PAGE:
NOBODY seems to be paying attention to Parti Keadilan Rakyat (PKR) exco and Bukit Tambun assemblyperson, Law Choo Kiang, on this muggy night on 24 May 2009. The 300-odd Chinese Malaysians in Kampung Sungai Lembu are more interested in piling their plates sky-high with the range of buffet dishes spread before them. The basketball court on which they dine seems like a temporary celebration tent for a neighbourhood Chinese wedding.
Law Choo Kiang
It is hard to believe that this is one Chinese Malaysian-majority voting stream in which PKR has never lost in the Penanti state constituency, even during Barisan Nasional (BN)’s 2004 routing of the opposition.
But five speakers later, it is clear that this crowd is here to stay. When DAP veteran Lim Kit Siang takes the podium, the audience hushes up, in rapt attention. And when Lim is interrupted by the arrival of PKR candidate Dr Mansor Othman, 59, the largely Chinese-speaking audience gets on its feet.
And Mansor does not disappoint the audience. In Mandarin, he cries, “A victory for Sungai Lembu is a victory for Penanti. A victory for Penanti is a victory for Penang. A victory for Penang is a victory for Perak. A victory for Perak is a victory for Manik Urai. And then Umno is finished!” The multi-generational Chinese Malaysian crowd applauds and laughs, and then PKR adviser Datuk Seri Anwar Ibrahim takes the podium.
Kg Sg Lembu diners
The rakyat’s burdens
It seems as though a PKR victory is a sure thing come this by-election’s polling day on 31 May. The party’s candidate is up against former Penang PKR Wanita chief Aminah Abdullah, former Gerakan Penang local leader Nai Khan Ari Nai Keow and Kamarul Ramizu Idris of Parti Iman SeMalaysia — all relatively lightweights in the contest.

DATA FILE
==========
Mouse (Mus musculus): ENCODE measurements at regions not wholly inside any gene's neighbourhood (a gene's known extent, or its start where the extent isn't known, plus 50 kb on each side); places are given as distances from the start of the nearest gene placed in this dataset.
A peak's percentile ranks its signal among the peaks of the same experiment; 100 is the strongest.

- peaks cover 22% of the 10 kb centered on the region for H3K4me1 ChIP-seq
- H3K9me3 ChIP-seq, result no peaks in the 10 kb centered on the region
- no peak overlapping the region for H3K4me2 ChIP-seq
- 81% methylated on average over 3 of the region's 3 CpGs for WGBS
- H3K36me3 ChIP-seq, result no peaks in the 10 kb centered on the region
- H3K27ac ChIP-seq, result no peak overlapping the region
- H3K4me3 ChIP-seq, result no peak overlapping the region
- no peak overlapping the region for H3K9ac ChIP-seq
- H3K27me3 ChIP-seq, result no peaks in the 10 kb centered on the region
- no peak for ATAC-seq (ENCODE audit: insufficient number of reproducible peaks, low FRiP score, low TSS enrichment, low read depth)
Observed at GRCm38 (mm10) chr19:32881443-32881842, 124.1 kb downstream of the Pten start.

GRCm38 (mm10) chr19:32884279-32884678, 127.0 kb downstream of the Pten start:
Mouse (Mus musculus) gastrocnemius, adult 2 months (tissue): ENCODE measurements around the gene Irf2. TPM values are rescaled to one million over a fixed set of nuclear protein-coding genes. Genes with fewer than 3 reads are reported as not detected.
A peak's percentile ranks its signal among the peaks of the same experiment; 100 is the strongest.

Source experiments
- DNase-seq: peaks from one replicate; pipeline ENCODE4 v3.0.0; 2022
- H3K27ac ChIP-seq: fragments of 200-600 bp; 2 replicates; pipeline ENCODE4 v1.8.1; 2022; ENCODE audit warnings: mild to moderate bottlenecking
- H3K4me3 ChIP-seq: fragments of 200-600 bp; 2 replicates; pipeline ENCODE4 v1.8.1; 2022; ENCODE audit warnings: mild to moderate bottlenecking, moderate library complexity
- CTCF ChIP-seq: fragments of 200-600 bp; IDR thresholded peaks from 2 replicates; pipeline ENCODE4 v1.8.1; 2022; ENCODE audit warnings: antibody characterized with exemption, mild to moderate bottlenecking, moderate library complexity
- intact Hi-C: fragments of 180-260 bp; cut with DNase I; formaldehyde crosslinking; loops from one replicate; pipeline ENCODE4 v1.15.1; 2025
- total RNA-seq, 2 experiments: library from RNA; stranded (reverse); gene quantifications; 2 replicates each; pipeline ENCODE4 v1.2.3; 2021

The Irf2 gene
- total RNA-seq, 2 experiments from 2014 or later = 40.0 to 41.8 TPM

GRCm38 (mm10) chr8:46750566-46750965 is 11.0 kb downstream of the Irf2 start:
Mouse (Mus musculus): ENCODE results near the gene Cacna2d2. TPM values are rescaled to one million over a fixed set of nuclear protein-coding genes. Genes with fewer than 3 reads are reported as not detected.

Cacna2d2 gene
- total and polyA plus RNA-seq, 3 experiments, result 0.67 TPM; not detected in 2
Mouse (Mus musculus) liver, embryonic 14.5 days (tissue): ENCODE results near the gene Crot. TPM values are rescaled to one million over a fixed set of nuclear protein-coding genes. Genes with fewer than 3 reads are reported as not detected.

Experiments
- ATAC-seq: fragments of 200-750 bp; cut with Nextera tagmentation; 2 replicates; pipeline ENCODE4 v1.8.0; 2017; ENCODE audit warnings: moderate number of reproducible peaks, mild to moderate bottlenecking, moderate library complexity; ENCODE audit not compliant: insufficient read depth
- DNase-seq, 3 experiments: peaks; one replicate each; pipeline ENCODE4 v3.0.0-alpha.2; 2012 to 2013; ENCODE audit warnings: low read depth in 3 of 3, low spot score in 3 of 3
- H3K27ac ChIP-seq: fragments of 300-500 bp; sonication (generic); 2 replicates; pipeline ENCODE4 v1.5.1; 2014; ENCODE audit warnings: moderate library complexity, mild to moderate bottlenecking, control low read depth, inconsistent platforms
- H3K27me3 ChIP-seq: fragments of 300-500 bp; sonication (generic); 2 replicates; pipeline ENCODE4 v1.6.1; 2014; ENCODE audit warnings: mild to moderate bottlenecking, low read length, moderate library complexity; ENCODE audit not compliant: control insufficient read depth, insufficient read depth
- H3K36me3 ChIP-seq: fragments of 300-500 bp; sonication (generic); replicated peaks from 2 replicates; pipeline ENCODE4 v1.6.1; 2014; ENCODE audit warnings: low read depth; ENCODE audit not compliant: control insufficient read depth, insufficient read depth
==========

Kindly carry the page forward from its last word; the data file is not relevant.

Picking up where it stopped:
But Mansor — who is a PhD holder from Yale University in the US — is not taking any chances.
“I’m not going to take things lightly,” he keeps telling reporters.
Mansor and his party are careful not to even mention scandal-tainted former Penanti assemblyperson and Penang Deputy Chief Minister 1 Mohammad Fairus Khairuddin’s name. Instead, Mansor doggedly sticks to his campaign manifesto when speaking to the press.
“I am focusing on the rakyat’s burdens, the rakyat’s quality of life, security, household income, and education opportunities,” says Mansor, who is also Anwar’s former political secretary.
Which all sounds brilliant, but in Mansor’s six-point manifesto, he does not clarify his actual stand on issues that seem to be gripping Penang, and even the country, at the moment. Take, for example, the Penang branch of the Malaysian Ulama Society’s self-declared “war” against “liberal Islam” in Malaysia.
His stand on Islam is crucial, since his campaign focuses on “empowering” mosques and setting up an “Islamic fund” in Penang. With 76.68% of the registered voters in Penanti made up of Malay Malaysians, issues that touch on Islam may be crucial in garnering the support of the community.